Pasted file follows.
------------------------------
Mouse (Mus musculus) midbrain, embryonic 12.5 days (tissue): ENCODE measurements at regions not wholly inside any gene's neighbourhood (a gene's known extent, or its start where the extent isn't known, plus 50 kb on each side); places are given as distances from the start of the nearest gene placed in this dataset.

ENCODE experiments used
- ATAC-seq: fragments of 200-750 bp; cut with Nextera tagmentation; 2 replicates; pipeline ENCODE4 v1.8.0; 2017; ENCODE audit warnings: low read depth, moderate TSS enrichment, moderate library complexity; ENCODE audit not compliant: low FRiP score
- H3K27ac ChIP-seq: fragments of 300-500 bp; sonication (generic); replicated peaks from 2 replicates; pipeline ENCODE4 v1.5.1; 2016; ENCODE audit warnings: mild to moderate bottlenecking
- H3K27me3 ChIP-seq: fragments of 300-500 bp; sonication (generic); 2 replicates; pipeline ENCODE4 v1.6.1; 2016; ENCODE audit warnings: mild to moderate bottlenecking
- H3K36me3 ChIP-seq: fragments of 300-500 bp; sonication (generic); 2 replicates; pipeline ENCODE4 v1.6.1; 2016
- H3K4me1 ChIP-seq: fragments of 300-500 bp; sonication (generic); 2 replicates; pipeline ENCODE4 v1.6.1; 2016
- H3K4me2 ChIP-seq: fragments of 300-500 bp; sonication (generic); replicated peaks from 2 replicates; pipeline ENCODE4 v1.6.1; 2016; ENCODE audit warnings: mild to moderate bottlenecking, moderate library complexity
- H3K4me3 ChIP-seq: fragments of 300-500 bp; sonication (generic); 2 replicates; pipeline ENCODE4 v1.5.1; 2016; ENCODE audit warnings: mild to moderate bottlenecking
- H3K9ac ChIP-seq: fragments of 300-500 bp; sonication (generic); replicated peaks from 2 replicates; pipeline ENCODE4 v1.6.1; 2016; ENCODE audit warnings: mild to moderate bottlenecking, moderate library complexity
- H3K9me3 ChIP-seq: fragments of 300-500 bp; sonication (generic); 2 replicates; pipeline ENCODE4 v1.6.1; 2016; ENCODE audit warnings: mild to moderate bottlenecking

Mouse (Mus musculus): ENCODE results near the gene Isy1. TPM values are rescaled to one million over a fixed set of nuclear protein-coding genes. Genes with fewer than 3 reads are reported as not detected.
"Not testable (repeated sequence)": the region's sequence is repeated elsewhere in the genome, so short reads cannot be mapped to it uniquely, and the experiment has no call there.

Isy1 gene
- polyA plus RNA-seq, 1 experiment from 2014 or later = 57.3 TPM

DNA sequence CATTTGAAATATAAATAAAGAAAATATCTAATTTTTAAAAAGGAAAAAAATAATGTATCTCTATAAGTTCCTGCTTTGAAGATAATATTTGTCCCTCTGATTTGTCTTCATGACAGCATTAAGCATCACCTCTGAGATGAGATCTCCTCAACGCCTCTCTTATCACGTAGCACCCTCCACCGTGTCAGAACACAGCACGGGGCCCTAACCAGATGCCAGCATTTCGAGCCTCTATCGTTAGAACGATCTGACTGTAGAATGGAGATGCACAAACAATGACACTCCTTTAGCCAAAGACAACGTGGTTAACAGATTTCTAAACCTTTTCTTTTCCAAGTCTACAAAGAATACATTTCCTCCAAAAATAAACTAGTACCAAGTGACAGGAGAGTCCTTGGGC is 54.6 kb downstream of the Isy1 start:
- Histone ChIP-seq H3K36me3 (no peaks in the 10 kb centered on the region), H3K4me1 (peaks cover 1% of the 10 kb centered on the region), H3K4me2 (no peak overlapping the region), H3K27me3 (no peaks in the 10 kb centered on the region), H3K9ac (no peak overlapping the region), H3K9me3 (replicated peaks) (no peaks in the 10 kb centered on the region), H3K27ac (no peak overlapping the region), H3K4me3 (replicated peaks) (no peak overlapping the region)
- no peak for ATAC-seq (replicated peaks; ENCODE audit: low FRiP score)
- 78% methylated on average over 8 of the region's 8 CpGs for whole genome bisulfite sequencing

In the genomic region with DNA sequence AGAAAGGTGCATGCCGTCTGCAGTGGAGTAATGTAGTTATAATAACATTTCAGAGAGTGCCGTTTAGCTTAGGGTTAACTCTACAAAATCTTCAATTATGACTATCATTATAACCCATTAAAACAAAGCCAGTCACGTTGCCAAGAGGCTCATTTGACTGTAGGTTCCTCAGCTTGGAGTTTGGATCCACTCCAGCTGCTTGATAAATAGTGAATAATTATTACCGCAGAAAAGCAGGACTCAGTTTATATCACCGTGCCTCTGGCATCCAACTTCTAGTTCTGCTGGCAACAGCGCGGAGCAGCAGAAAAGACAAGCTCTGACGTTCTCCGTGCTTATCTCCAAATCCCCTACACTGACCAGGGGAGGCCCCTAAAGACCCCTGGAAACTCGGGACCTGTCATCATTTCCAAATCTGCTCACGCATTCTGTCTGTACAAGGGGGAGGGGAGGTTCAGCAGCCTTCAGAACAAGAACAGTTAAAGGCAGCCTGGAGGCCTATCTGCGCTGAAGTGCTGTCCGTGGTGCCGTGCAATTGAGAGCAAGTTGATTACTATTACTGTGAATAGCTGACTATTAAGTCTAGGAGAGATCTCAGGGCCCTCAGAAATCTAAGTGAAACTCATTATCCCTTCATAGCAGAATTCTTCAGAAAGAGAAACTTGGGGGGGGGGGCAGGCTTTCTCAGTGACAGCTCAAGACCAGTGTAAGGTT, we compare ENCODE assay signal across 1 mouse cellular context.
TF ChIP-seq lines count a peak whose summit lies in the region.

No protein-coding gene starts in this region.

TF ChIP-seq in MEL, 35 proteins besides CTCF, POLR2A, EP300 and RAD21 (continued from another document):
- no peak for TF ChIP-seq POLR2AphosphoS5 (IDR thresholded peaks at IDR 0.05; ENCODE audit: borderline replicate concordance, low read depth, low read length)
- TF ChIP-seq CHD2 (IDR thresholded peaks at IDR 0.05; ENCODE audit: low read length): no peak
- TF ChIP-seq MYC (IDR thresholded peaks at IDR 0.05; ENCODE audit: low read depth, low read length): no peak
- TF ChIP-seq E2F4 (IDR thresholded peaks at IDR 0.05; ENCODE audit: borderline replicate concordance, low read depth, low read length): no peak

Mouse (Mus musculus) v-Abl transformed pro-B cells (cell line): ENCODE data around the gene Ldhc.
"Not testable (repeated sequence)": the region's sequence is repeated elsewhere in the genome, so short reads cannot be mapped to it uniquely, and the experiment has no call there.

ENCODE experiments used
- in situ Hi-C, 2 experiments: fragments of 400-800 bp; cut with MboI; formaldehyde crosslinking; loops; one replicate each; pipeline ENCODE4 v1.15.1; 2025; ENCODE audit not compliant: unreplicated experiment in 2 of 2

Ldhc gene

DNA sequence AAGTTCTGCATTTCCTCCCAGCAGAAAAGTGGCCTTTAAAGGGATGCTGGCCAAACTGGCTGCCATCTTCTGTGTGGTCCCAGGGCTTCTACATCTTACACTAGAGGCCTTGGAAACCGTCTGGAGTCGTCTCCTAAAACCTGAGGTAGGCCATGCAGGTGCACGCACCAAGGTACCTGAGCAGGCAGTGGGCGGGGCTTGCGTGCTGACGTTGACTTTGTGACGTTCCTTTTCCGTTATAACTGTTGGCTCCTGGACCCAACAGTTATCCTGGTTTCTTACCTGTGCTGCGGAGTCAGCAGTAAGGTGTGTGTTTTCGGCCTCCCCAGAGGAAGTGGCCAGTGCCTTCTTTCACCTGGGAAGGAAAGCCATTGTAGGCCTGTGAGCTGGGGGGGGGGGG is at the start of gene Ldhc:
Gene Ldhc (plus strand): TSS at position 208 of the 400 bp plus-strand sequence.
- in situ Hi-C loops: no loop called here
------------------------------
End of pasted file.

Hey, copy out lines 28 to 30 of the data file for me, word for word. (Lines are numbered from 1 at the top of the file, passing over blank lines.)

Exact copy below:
Mouse (Mus musculus) v-Abl transformed pro-B cells (cell line): ENCODE data around the gene Ldhc.
"Not testable (repeated sequence)": the region's sequence is repeated elsewhere in the genome, so short reads cannot be mapped to it uniquely, and the experiment has no call there.

ENCODE experiments used